Slam Dunk to the Beach returned to Cape Henlopen high school in Lewes, Delaware after an 11-year hiatus this year. Before, NBA stars like LeBron James, Carmelo Anthony and Dwight Howard had played in the tournament as high schoolers, but last Sunday, Isaiah Briscoe made a case for himself to have his name added to the tournament’s prestigious alumni list that features 34 NBA All-Stars.
Briscoe put up 23 points and four rebounds in Roselle Catholic’s 71-55 win over Haverford and then followed that up that Monday with 17 points, six rebounds and four assists in their overtime win against Gonzaga (D.C.).
The 6-foot-3 point guard signed with John Calipari’s Kentucky squad on Nov. 13, 2014 after taking visits to UConn, St. John’s and contemplating offers from many other schools like Missouri, Miami, Syracuse, UCLA and Arizona. ESPN has him ranked as the number one point guard in the class of 2015 and Rivals has him ranked as the ninth best player in the country.
After Sunday’s performance, Dime got a chance to talk one-on-one with the future Wildcat.
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Dime: This is a pretty far drive for you guys to come play at Slam Dunk at the Beach. Is this different from any other holiday tournament you have played in?
Isaiah Briscoe: Not really. For the most part we just want to come down here and take care of business. As soon as we get back to New Jersey we play the number two ranked team in St. Andrews. We just got to keep ourselves together and then we have another tough game when we leave, so hopefully we’ll win that too.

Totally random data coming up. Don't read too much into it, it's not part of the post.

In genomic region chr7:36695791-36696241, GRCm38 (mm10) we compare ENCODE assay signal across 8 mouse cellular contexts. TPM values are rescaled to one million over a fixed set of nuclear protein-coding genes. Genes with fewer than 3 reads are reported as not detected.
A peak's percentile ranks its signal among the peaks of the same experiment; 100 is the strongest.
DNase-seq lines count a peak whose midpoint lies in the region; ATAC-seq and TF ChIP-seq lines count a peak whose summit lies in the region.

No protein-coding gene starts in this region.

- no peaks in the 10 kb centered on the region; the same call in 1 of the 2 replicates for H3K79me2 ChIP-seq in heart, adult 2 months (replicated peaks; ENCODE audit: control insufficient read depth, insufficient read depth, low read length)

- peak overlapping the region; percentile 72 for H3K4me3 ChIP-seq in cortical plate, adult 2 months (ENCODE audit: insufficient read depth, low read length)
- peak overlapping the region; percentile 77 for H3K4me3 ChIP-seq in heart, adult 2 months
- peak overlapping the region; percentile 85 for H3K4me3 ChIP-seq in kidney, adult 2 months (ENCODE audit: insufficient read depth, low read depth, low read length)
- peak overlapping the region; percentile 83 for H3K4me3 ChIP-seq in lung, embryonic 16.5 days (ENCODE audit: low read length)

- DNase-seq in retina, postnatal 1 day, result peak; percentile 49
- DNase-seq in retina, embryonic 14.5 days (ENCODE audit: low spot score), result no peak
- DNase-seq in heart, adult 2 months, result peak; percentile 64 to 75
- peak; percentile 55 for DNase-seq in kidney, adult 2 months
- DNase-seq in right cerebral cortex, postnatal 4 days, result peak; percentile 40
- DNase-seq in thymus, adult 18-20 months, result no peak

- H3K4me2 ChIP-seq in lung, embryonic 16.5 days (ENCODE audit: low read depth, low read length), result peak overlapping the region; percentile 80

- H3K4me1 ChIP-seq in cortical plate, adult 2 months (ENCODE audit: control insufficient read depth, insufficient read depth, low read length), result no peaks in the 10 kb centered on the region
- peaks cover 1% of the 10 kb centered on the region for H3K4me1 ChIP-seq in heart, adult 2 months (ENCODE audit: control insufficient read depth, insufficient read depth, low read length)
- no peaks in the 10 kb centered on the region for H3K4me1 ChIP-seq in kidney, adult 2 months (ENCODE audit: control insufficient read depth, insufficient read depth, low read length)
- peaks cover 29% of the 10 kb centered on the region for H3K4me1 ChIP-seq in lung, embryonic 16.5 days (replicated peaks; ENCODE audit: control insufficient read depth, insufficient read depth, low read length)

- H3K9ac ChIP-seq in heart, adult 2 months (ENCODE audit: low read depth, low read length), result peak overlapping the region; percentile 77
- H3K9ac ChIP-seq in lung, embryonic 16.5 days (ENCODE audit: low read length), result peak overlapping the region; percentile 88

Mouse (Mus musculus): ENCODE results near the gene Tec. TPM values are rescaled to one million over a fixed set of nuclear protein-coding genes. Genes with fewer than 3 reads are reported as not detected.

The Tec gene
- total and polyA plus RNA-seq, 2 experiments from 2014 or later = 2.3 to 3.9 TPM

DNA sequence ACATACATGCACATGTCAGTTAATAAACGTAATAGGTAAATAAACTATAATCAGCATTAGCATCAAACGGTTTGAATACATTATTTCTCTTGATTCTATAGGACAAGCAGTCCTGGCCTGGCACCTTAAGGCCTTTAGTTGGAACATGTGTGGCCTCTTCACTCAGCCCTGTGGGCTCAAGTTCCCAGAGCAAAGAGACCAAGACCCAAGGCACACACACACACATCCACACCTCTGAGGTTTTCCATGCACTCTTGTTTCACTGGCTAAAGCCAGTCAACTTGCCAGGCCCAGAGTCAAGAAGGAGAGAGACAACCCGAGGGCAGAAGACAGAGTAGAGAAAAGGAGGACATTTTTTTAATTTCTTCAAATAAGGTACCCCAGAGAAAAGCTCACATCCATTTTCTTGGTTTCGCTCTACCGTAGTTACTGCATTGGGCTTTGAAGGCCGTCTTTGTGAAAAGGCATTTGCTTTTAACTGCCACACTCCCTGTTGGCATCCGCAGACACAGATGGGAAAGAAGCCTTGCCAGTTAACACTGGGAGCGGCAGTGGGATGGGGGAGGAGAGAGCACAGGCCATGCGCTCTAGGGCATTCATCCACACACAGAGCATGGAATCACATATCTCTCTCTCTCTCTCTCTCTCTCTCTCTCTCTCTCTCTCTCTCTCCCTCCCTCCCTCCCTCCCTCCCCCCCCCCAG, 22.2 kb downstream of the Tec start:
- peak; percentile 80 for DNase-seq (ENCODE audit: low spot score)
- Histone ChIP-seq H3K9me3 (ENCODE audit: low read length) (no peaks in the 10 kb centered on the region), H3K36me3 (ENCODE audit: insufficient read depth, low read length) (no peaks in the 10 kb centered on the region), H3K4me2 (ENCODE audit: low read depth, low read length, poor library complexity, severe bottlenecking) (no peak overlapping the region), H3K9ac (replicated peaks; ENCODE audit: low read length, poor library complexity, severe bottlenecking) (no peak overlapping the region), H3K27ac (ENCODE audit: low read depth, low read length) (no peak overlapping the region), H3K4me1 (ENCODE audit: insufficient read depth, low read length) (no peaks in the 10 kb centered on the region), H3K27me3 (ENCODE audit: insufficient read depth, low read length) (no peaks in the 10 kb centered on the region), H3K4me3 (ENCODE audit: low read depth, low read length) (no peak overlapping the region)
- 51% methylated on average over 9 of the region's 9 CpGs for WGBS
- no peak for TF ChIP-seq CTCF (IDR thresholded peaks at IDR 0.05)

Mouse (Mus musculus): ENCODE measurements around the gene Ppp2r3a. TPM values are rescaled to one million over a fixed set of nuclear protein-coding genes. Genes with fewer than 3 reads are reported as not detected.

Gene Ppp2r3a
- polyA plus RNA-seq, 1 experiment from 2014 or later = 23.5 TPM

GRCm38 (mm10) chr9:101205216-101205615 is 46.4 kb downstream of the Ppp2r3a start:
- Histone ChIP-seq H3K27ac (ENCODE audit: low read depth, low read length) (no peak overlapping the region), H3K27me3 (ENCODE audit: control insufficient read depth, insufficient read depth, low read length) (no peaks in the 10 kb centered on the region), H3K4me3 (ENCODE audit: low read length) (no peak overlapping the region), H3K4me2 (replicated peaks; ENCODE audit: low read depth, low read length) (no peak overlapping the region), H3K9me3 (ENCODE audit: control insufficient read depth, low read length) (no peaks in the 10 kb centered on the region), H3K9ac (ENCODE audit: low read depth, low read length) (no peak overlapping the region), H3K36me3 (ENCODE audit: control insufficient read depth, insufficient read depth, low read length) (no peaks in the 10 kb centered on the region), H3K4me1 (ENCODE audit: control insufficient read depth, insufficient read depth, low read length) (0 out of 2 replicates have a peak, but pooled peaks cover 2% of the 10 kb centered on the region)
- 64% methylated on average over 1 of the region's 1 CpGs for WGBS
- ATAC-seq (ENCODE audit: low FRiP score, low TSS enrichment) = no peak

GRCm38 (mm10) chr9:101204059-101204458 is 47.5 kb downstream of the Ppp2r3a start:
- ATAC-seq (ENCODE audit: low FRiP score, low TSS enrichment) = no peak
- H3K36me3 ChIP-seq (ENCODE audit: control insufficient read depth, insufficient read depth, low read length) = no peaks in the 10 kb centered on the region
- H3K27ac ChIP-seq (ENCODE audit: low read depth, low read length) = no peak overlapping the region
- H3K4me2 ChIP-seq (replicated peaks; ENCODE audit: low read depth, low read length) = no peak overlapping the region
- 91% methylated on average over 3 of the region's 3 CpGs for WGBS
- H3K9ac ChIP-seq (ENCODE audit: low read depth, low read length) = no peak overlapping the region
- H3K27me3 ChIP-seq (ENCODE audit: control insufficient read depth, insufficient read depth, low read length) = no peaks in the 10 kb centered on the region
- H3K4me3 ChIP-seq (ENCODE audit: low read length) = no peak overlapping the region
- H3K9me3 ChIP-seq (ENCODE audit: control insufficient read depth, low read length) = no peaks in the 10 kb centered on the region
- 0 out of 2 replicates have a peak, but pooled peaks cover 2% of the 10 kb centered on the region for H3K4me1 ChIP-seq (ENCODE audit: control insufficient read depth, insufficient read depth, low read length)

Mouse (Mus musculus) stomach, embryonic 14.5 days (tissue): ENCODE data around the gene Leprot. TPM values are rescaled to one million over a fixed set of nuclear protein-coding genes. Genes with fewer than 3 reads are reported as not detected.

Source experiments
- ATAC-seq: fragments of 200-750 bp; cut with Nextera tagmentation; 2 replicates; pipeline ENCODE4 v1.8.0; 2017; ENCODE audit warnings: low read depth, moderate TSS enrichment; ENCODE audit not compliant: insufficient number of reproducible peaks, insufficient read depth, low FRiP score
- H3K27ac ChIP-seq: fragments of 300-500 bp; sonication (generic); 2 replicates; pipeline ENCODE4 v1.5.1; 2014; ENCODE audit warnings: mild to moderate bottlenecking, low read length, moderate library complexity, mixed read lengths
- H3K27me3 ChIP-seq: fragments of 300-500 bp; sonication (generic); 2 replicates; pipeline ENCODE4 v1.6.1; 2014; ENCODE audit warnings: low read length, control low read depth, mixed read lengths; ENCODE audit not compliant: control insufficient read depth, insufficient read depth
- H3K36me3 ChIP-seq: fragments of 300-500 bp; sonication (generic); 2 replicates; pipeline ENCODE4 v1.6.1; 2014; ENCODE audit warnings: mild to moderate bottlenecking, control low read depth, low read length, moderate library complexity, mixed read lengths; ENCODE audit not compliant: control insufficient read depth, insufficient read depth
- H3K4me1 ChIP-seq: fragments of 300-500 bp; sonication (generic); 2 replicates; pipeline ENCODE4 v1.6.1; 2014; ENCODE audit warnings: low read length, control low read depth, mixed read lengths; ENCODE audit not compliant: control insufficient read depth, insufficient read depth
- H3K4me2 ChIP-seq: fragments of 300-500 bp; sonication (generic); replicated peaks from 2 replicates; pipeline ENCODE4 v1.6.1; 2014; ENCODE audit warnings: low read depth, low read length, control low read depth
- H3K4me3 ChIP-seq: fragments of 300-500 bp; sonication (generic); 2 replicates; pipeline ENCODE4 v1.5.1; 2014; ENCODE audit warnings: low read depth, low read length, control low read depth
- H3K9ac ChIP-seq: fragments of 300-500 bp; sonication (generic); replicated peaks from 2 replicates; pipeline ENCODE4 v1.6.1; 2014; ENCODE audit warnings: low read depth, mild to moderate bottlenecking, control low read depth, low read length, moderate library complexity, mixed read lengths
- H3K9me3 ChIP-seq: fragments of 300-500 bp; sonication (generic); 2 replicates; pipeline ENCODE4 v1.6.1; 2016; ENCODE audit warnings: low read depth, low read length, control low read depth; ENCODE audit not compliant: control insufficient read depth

Dime: So this is really just to keep you and your team fresh over the winter break?
IB: I mean, it’s not really like two easy games. Gonzaga is a good team and obviously being the number three team in the country we’re going to get everybody’s best game so there are no easy games for us.
Dime: You came into the tournament as one of the faces that they advertised to get people to come out. You committed early to Kentucky, but with all of the other offers you had, why not just play the season and tournaments like these out?
IB: It was just a bearing on my shoulders. It was extra stress for me and family. We came to an agreement and I think that I made the best decision for me and my family.
Dime: What is it like, as a high school student, to get all of this attention from national media?
IB: It’s been like that since the eighth grade. It shows you that hard work pays off. Coming from like my first year in eighth grade when I was 5-7 and a little chubby kid and then making a whole 360 and just working hard.
Dime: When did you hit your growth spurt and when did things start to change?
IB: My second year of eighth grade I grew to like, maybe 6-1.
Dime: When did you first realize like, “Oh man, people notice me? I might be a D1 player?”
IB: Eighth grade. Everything started in eighth grade. I got eight offers in eighth grade. That was the turning point.
Dime: I’m sure you had a bunch of schools after you. Were there any where like, right away you decided you weren’t going to a certain school?
IB: I mean, obviously. And then growing up as a kid I wanted to go to Syracuse. My sister went to Syracuse, so I always wanted to go to Syracuse no matter what. I used to spend my spring breaks up at Syracuse. Everything was Syracuse, Syracuse. And then as I got older, things changed. And now I’m going to Kentucky when, at a point in sophomore year it was Arizona, Arizona, Arizona. Things changed.
Dime: Syracuse offered you, right?
IB: Yea, yea. Syracuse offered me.
Dime: So, what was the difference between John Calipari’s pitch to you and Syracuse’s?
IB: It wasn’t necessarily Cal’s pitch, it was just like, his resume and how he gets guards to the next level. He puts guys on the biggest stage and everybody’s dream is to play in the NBA, so why not give myself the best chance to go play in the NBA?
Will Isaiah Briscoe make it to the NBA level?
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